Excellent post Robert and not something unique to those in the ad industry. The interesting twist is that in the old days, the reason agencies favored the young was because they were cheaper than those with experience. But now we are seeing demands of relatively junior people outstripping salary bands and so more experienced individuals can actually start to look better value for money. If the ad industry had maintained their aura of creativity and adventure this may have been avoided but few have. Did you not write something about this?

Comment by George

I agree salary expectations for people with 2-5 years experience are out of control but I don’t see agencies valuing 10-20 year experience any higher than they have previously. Unless you’re an MD or Rob Campbell.

Comment by DH

keeping your job in adland over the age of 40 is down to your talent in blagging. anyone with real talent fucks off and does something worthwhile. like learning how to blag.

Comment by andy@cynic

The last 2 paragraphs of this post are very good. Thanks to your Mum as usual.

Comment by DH

always his mum.

Comment by andy@cynic

It’s very rare I agree with you Dave but I do on this.

Comment by Pete

If you “are continually discovering things you want to explore” how come you still listen to the same old music?

Comment by John

discovering doesnt mean preferring which in no way is meant to be a fucking compliment to campbell.

Comment by andy@cynic

I should hope not.

Comment by John

just keeping you real doddsy. ill send my fucking huge management fee invoice shortly.

Comment by andy@cynic

i wish you had more fucking dreams than memories. it would have saved me a fuckload of cash and embarrassment.

Comment by andy@cynic

Companies devaluing experience is as shortsighted as people with experience believing their daily presence is enough of a business contribution. Well said Robert.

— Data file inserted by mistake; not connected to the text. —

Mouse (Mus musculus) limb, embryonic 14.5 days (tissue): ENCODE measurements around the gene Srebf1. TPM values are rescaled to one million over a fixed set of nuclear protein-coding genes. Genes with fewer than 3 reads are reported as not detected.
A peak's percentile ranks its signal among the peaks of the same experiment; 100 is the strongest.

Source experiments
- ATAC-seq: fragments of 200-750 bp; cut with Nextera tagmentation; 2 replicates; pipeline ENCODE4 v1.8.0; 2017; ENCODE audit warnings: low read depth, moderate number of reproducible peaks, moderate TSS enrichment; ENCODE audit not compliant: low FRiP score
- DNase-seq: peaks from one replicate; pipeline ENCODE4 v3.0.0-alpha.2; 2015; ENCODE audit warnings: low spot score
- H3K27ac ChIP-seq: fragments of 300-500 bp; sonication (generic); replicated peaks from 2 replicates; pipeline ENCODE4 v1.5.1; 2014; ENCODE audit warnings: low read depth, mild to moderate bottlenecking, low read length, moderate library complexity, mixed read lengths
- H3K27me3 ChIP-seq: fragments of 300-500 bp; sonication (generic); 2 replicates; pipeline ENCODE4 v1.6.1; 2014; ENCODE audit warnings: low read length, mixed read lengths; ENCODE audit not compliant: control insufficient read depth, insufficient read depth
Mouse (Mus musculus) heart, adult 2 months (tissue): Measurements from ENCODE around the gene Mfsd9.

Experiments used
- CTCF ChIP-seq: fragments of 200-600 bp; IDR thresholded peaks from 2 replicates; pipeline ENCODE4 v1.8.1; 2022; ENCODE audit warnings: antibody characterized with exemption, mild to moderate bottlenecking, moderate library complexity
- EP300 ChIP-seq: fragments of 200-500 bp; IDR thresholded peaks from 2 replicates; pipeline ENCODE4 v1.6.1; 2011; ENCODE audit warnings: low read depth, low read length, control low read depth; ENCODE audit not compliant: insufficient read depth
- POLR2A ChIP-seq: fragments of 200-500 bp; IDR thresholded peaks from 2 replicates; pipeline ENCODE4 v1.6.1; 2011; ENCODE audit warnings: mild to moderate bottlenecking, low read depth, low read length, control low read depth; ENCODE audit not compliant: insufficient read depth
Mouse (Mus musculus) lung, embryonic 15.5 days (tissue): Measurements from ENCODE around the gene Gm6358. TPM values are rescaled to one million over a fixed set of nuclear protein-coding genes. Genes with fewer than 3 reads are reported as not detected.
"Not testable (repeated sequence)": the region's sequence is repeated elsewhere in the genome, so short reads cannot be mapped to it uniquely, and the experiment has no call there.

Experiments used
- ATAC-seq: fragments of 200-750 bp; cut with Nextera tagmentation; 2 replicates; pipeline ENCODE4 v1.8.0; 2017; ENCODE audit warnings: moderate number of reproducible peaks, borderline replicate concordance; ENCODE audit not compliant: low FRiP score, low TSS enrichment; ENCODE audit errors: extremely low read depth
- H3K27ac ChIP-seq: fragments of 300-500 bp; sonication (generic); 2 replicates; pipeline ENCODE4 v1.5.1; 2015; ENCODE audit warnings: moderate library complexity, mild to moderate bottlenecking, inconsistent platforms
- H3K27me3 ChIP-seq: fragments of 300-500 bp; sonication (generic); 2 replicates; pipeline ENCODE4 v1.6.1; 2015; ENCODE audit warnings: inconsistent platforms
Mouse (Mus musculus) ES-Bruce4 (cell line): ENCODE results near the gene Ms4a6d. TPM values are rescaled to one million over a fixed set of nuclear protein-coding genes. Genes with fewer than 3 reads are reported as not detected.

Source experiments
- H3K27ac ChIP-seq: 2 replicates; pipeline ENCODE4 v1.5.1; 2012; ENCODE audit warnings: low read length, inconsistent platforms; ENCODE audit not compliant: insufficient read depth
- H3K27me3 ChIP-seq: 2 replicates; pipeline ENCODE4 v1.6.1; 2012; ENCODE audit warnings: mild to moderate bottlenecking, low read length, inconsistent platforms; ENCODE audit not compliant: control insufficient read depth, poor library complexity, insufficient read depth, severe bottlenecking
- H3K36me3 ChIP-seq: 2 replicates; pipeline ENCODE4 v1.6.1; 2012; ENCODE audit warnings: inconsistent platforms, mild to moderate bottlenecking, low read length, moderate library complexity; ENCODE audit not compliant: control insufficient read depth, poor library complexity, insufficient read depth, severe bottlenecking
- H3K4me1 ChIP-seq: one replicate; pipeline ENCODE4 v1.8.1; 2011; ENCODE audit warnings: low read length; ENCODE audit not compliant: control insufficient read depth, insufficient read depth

Comment by Lee Hill

What do you mean by thinking old or young? I’m guessing it involves being open to new ideas, but would challenge whether that is a generational thing.

Haven’t you had peers throughout your career who have always thought in one or other manner and have not changed as they aged?

Sorrell cites Meeker – hardly surprising given he’s an accountant – but does that mean he’s being futuristic and thinking young or just grabbing the highest profile overview rather than doing his own research?

Comment by John

What I mean is that as you get older you retain a youthful outlook to what is around you. I don’t mean this in terms of acting like you are young (that’s a midlife crisis) but continually being open to what is happening in culture rather than writing it off simply because it’s different. The reason I do think there is a generational element is that quite simple, as you get older, many people close off to things outside their comfort zone – either because they don’t feel they need to see a new expression of what they think they know or don’t want to be confused by embracing something they don’t know.

Again, not everyone is like this, but in my experience I’ve seen it being more often adopted than not, hence I regard my Mum as being a wonderful role model for what I too value … even if many companies tend to overlook attitude and simply judge people by their age.

Comment by Rob

I think there are interested and disinterested people and they very rarely transform. We don’t notice this in earlier life because we’re less self-aware and are more exposed to new stuff than at any other time in life. But if we look back at any individual we see the interest or disinterest was there all along. And I think parental influence might have a lot to do with that.

Comment by John

[…] talked about how stupid the industry is to look at people like that – but when someone old is ranting, it sounds much more like someone trying to keep his career […]